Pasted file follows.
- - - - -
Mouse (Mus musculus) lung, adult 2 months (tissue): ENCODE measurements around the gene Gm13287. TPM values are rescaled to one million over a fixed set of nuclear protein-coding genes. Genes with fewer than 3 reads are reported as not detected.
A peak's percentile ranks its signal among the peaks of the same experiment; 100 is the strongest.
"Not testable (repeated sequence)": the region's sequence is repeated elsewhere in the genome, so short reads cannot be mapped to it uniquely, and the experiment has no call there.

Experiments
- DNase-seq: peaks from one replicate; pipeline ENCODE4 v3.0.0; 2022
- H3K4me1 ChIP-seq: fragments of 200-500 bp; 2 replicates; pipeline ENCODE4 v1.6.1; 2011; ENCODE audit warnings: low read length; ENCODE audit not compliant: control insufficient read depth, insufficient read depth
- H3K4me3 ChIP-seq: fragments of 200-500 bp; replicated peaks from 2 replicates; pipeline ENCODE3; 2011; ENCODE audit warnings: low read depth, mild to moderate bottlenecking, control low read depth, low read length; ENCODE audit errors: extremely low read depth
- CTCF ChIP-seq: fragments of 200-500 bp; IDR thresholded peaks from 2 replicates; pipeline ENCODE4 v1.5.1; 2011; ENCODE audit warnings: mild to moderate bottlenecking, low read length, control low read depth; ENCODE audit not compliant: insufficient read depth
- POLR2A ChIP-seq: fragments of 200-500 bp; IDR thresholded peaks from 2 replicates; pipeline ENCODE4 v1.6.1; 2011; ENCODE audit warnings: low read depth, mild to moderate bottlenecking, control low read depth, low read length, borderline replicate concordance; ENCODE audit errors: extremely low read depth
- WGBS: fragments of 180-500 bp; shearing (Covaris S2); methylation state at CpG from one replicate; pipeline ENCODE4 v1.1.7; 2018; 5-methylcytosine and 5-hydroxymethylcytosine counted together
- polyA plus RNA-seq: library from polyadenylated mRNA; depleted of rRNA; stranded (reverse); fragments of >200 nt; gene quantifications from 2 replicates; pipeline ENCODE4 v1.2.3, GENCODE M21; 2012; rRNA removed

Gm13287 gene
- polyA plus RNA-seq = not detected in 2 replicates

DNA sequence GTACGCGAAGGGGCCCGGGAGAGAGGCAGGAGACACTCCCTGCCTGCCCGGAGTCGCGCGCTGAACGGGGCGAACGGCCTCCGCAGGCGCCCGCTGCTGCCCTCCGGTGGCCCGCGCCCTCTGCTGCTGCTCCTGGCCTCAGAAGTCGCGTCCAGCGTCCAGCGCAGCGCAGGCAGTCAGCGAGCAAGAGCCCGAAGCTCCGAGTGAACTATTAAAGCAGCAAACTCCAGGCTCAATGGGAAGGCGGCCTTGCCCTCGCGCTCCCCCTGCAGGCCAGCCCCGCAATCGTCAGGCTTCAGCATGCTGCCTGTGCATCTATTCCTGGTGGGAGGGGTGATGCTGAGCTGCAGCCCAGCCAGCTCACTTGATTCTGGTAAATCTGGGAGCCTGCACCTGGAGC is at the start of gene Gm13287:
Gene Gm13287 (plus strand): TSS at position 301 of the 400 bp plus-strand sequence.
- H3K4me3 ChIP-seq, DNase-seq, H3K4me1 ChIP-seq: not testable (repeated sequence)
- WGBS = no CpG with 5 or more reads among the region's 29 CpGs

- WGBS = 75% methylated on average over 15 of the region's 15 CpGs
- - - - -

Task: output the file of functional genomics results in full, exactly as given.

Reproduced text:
Mouse (Mus musculus) lung, adult 2 months (tissue): ENCODE measurements around the gene Gm13287. TPM values are rescaled to one million over a fixed set of nuclear protein-coding genes. Genes with fewer than 3 reads are reported as not detected.
A peak's percentile ranks its signal among the peaks of the same experiment; 100 is the strongest.
"Not testable (repeated sequence)": the region's sequence is repeated elsewhere in the genome, so short reads cannot be mapped to it uniquely, and the experiment has no call there.

Experiments
- DNase-seq: peaks from one replicate; pipeline ENCODE4 v3.0.0; 2022
- H3K4me1 ChIP-seq: fragments of 200-500 bp; 2 replicates; pipeline ENCODE4 v1.6.1; 2011; ENCODE audit warnings: low read length; ENCODE audit not compliant: control insufficient read depth, insufficient read depth
- H3K4me3 ChIP-seq: fragments of 200-500 bp; replicated peaks from 2 replicates; pipeline ENCODE3; 2011; ENCODE audit warnings: low read depth, mild to moderate bottlenecking, control low read depth, low read length; ENCODE audit errors: extremely low read depth
- CTCF ChIP-seq: fragments of 200-500 bp; IDR thresholded peaks from 2 replicates; pipeline ENCODE4 v1.5.1; 2011; ENCODE audit warnings: mild to moderate bottlenecking, low read length, control low read depth; ENCODE audit not compliant: insufficient read depth
- POLR2A ChIP-seq: fragments of 200-500 bp; IDR thresholded peaks from 2 replicates; pipeline ENCODE4 v1.6.1; 2011; ENCODE audit warnings: low read depth, mild to moderate bottlenecking, control low read depth, low read length, borderline replicate concordance; ENCODE audit errors: extremely low read depth
- WGBS: fragments of 180-500 bp; shearing (Covaris S2); methylation state at CpG from one replicate; pipeline ENCODE4 v1.1.7; 2018; 5-methylcytosine and 5-hydroxymethylcytosine counted together
- polyA plus RNA-seq: library from polyadenylated mRNA; depleted of rRNA; stranded (reverse); fragments of >200 nt; gene quantifications from 2 replicates; pipeline ENCODE4 v1.2.3, GENCODE M21; 2012; rRNA removed

Gm13287 gene
- polyA plus RNA-seq = not detected in 2 replicates

DNA sequence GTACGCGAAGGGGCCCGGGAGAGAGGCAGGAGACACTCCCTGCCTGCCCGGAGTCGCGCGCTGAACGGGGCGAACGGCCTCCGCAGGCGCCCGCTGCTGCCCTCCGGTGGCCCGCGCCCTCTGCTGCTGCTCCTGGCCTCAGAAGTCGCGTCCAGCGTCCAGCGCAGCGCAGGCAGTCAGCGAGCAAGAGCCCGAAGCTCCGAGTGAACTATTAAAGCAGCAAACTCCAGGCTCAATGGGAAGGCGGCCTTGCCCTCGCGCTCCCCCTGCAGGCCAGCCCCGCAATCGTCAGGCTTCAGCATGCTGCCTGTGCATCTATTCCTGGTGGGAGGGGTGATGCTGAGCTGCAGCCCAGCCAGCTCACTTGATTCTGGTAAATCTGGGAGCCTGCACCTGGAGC is at the start of gene Gm13287:
Gene Gm13287 (plus strand): TSS at position 301 of the 400 bp plus-strand sequence.
- H3K4me3 ChIP-seq, DNase-seq, H3K4me1 ChIP-seq: not testable (repeated sequence)
- WGBS = no CpG with 5 or more reads among the region's 29 CpGs

- WGBS = 75% methylated on average over 15 of the region's 15 CpGs